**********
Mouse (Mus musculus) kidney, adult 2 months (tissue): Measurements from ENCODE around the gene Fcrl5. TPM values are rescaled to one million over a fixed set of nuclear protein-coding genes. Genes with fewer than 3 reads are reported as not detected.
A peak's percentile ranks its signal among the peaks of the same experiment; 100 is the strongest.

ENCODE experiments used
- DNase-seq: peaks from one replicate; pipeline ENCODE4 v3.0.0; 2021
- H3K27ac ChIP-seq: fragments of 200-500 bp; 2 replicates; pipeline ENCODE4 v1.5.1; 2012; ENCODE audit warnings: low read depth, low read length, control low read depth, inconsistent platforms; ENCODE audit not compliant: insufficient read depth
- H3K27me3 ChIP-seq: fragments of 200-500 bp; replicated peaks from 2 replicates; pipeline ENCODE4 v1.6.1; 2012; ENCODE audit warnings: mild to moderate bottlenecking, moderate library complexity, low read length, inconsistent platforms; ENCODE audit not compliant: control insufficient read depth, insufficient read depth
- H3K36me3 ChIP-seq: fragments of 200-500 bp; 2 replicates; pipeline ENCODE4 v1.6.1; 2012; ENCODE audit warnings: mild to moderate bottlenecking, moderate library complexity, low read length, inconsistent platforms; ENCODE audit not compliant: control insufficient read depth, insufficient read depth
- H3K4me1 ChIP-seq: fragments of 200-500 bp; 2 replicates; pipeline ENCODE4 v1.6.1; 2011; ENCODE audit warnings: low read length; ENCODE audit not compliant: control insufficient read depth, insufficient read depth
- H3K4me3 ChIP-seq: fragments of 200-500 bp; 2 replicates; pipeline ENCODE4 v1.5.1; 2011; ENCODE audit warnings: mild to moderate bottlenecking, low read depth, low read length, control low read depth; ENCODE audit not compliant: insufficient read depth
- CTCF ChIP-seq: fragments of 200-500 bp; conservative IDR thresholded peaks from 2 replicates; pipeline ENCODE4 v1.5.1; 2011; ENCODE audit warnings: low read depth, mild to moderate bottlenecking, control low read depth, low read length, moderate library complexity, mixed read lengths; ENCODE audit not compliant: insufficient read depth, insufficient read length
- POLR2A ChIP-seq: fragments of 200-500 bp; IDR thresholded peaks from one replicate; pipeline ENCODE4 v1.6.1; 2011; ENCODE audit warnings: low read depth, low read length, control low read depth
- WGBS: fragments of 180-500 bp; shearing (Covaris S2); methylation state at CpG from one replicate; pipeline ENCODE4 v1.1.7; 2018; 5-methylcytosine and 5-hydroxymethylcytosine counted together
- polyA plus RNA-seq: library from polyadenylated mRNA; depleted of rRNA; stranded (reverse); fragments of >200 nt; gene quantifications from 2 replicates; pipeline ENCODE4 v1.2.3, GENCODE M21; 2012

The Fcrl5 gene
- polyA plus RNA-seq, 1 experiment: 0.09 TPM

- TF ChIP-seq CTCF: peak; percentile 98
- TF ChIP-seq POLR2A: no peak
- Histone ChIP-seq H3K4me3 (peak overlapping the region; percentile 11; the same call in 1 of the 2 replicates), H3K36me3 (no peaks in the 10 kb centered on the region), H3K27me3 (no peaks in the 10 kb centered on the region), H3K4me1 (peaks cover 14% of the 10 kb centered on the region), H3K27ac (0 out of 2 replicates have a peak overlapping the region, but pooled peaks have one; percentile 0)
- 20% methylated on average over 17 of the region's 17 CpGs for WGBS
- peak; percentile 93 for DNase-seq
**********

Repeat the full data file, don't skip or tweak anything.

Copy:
Mouse (Mus musculus) kidney, adult 2 months (tissue): Measurements from ENCODE around the gene Fcrl5. TPM values are rescaled to one million over a fixed set of nuclear protein-coding genes. Genes with fewer than 3 reads are reported as not detected.
A peak's percentile ranks its signal among the peaks of the same experiment; 100 is the strongest.

ENCODE experiments used
- DNase-seq: peaks from one replicate; pipeline ENCODE4 v3.0.0; 2021
- H3K27ac ChIP-seq: fragments of 200-500 bp; 2 replicates; pipeline ENCODE4 v1.5.1; 2012; ENCODE audit warnings: low read depth, low read length, control low read depth, inconsistent platforms; ENCODE audit not compliant: insufficient read depth
- H3K27me3 ChIP-seq: fragments of 200-500 bp; replicated peaks from 2 replicates; pipeline ENCODE4 v1.6.1; 2012; ENCODE audit warnings: mild to moderate bottlenecking, moderate library complexity, low read length, inconsistent platforms; ENCODE audit not compliant: control insufficient read depth, insufficient read depth
- H3K36me3 ChIP-seq: fragments of 200-500 bp; 2 replicates; pipeline ENCODE4 v1.6.1; 2012; ENCODE audit warnings: mild to moderate bottlenecking, moderate library complexity, low read length, inconsistent platforms; ENCODE audit not compliant: control insufficient read depth, insufficient read depth
- H3K4me1 ChIP-seq: fragments of 200-500 bp; 2 replicates; pipeline ENCODE4 v1.6.1; 2011; ENCODE audit warnings: low read length; ENCODE audit not compliant: control insufficient read depth, insufficient read depth
- H3K4me3 ChIP-seq: fragments of 200-500 bp; 2 replicates; pipeline ENCODE4 v1.5.1; 2011; ENCODE audit warnings: mild to moderate bottlenecking, low read depth, low read length, control low read depth; ENCODE audit not compliant: insufficient read depth
- CTCF ChIP-seq: fragments of 200-500 bp; conservative IDR thresholded peaks from 2 replicates; pipeline ENCODE4 v1.5.1; 2011; ENCODE audit warnings: low read depth, mild to moderate bottlenecking, control low read depth, low read length, moderate library complexity, mixed read lengths; ENCODE audit not compliant: insufficient read depth, insufficient read length
- POLR2A ChIP-seq: fragments of 200-500 bp; IDR thresholded peaks from one replicate; pipeline ENCODE4 v1.6.1; 2011; ENCODE audit warnings: low read depth, low read length, control low read depth
- WGBS: fragments of 180-500 bp; shearing (Covaris S2); methylation state at CpG from one replicate; pipeline ENCODE4 v1.1.7; 2018; 5-methylcytosine and 5-hydroxymethylcytosine counted together
- polyA plus RNA-seq: library from polyadenylated mRNA; depleted of rRNA; stranded (reverse); fragments of >200 nt; gene quantifications from 2 replicates; pipeline ENCODE4 v1.2.3, GENCODE M21; 2012

The Fcrl5 gene
- polyA plus RNA-seq, 1 experiment: 0.09 TPM

- TF ChIP-seq CTCF: peak; percentile 98
- TF ChIP-seq POLR2A: no peak
- Histone ChIP-seq H3K4me3 (peak overlapping the region; percentile 11; the same call in 1 of the 2 replicates), H3K36me3 (no peaks in the 10 kb centered on the region), H3K27me3 (no peaks in the 10 kb centered on the region), H3K4me1 (peaks cover 14% of the 10 kb centered on the region), H3K27ac (0 out of 2 replicates have a peak overlapping the region, but pooled peaks have one; percentile 0)
- 20% methylated on average over 17 of the region's 17 CpGs for WGBS
- peak; percentile 93 for DNase-seq